Victims of Friday's night "The Dark Knight Rising" attack were on my mind as I walked through Budapest this weekend before flying back to the States. Hungary is a country tortured throughout the last century, and it is home to the haunting "Shoes on the Danube Promenade" memorial to scores of Jews shot into the river on January 9, 1945, after being ordered to remove their shoes by the fascist militiamen of the "Arrow Cross."
Budapest has chosen not to forget its murdered citizens. Good for Budapest. The world needs many more such memorials to many presently forgotten victims.
Yale professor David Gelernter wrote on Saturday about Aurora in NationalReview.com: "The only fitting response to a crime like this is silence or prayer." He is right, so instead of that specific attack on defenseless innocents, a few words about the long, horrible line of victims they join.
I wrote at Townhall.com last week about a visit to Vienna's Stadttempel which survived Kristallnacht and the Nazis but which was again attacked by Abu Nidal's terrorists in 1981. My visit there came the day after a terrorist, believed to have been sent by Hezbollah, killed Israeli tourists in Bulgaria, and the day before a terrorist of a different sort murdered so many in Colorado.
CNN International, for the past two weeks, has been a long reel of explosions and mayhem from Syria as that evil government slaughters innocents and the world whistles a Russian tune.
My trip began in Amsterdam, where Anne Frank's house is among the most visited destinations in the world, and included a stop in Bratislava, Slovakia, which features an exhibition that includes a massive statute of Stalin in front of the Esterhazy Palace -- a very odd acknowledgment of the Georgian butcher who murdered so many millions. Perhaps Vladimir Putin understands that eventually, history can rehabilitate anyone.
I didn't intend to take a tour of memorials to victims or the people who killed them, but Europe is crisscrossed with them -- though the guides are reluctant to point to the specifics. ("Where did the tanks fire on the civilians?" I asked my guide in Heroes Square in Budapest. "Far to the west from here," she replied with a nonspecific wave of her hand.)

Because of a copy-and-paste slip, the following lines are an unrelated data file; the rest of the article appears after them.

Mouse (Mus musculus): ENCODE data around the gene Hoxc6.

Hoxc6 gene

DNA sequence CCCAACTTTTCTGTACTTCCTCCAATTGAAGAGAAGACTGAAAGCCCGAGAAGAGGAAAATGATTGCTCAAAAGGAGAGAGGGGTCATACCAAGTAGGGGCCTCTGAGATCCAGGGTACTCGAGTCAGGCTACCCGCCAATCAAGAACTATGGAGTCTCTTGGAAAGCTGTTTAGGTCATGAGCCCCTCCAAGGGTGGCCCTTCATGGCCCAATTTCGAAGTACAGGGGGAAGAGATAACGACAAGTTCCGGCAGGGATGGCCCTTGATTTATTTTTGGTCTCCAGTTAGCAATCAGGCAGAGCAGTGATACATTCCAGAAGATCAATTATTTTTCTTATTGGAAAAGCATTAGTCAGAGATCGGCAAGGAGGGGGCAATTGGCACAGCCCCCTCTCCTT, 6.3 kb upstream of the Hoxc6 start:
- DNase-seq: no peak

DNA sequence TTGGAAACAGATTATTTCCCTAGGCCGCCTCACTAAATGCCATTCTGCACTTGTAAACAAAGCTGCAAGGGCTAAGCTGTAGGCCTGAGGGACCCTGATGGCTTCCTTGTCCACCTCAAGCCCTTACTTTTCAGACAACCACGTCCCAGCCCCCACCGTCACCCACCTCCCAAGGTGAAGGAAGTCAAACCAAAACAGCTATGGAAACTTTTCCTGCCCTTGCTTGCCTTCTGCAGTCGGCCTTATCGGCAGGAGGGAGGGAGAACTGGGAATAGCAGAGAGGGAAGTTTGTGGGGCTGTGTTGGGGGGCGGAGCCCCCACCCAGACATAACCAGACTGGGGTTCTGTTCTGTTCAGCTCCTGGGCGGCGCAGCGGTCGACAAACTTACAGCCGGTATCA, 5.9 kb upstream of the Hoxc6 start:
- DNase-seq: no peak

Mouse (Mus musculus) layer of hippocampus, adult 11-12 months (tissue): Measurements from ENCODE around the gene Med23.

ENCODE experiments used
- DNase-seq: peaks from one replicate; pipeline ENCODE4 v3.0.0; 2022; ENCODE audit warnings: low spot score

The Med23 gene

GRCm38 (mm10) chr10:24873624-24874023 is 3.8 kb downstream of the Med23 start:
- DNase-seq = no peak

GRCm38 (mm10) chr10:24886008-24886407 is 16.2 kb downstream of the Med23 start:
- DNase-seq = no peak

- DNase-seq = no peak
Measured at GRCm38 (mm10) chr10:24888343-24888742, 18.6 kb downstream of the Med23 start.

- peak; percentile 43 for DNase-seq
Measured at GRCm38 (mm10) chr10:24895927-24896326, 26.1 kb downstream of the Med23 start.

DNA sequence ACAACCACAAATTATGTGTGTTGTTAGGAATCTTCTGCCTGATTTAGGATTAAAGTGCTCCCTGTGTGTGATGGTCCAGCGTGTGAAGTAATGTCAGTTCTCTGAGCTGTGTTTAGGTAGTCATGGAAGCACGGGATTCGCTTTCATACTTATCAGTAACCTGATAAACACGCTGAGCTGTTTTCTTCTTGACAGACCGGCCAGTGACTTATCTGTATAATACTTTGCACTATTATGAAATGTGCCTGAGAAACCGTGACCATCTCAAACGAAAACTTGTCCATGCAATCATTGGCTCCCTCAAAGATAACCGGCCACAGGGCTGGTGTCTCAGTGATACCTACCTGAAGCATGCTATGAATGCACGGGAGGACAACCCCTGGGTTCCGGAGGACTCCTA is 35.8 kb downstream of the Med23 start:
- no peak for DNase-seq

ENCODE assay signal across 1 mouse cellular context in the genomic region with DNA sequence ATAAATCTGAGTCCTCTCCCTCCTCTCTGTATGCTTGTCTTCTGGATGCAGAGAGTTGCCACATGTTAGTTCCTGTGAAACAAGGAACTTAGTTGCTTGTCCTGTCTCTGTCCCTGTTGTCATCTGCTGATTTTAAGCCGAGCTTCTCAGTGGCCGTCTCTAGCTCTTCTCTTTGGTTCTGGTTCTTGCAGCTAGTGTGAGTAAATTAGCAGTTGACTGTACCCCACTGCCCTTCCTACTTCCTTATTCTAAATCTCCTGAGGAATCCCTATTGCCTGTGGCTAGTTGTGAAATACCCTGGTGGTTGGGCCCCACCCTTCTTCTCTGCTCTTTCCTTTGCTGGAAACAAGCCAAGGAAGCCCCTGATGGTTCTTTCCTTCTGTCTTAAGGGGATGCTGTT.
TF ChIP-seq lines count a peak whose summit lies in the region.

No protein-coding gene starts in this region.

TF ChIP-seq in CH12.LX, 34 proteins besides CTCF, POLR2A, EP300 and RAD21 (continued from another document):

America has its geography of horror of course, stretching in recent years from Oklahoma City and Columbine to San Francisco and Virginia Tech, and now back to Colorado. There are many other tragic stops along the way, including state-sponsored violence against whole peoples and races. Many other massacres occurred long before these modern atrocities -- killings and riots that claimed Native Americans, blacks, Catholics and Mormons, to name just a few.
The awful history of our country in the 1800s, of Europe in the 1900s and of the Middle East forever (but in a rapidly rising tempo right now) should warn us that only strength deters killers. Lone deranged gunmen will be stopped only by men and women with weapons drawn and ready to use.
There isn't any escaping evil in our country or this century, as we ought to have learned on 9/11 and which we learn again and again. People have to turn in the crazies and free governments have to suppress the fanatics and the terrorists they employ. There isn't any utopia coming that will breed the evil out of humanity -- not until after the end of times.
But we can, as individuals and as a nation, condemn the killers and not the victims. We can do that which is possible to stop as many such massacres as possible, with clear-eyed determination and resolve, backed by strength, focused on the real evil-doers, and undiluted by pablum or false accusations of complicity.
Examiner Columnist Hugh Hewitt is a law professor at Chapman University Law School and a nationally syndicated radio talk show host who blogs daily at HughHewitt.com.